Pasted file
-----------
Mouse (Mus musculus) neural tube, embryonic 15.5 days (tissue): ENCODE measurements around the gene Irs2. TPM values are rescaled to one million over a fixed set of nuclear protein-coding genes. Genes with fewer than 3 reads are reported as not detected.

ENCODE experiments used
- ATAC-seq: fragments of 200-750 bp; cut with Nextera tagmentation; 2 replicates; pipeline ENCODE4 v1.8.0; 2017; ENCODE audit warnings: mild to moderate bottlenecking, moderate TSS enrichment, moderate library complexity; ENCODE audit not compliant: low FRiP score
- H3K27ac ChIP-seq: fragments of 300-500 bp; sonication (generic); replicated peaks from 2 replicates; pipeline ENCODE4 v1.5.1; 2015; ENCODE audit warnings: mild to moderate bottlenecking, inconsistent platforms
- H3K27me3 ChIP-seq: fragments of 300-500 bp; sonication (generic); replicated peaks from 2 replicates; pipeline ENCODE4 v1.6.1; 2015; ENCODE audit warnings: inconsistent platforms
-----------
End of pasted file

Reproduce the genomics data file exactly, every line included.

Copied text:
Mouse (Mus musculus) neural tube, embryonic 15.5 days (tissue): ENCODE measurements around the gene Irs2. TPM values are rescaled to one million over a fixed set of nuclear protein-coding genes. Genes with fewer than 3 reads are reported as not detected.

ENCODE experiments used
- ATAC-seq: fragments of 200-750 bp; cut with Nextera tagmentation; 2 replicates; pipeline ENCODE4 v1.8.0; 2017; ENCODE audit warnings: mild to moderate bottlenecking, moderate TSS enrichment, moderate library complexity; ENCODE audit not compliant: low FRiP score
- H3K27ac ChIP-seq: fragments of 300-500 bp; sonication (generic); replicated peaks from 2 replicates; pipeline ENCODE4 v1.5.1; 2015; ENCODE audit warnings: mild to moderate bottlenecking, inconsistent platforms
- H3K27me3 ChIP-seq: fragments of 300-500 bp; sonication (generic); replicated peaks from 2 replicates; pipeline ENCODE4 v1.6.1; 2015; ENCODE audit warnings: inconsistent platforms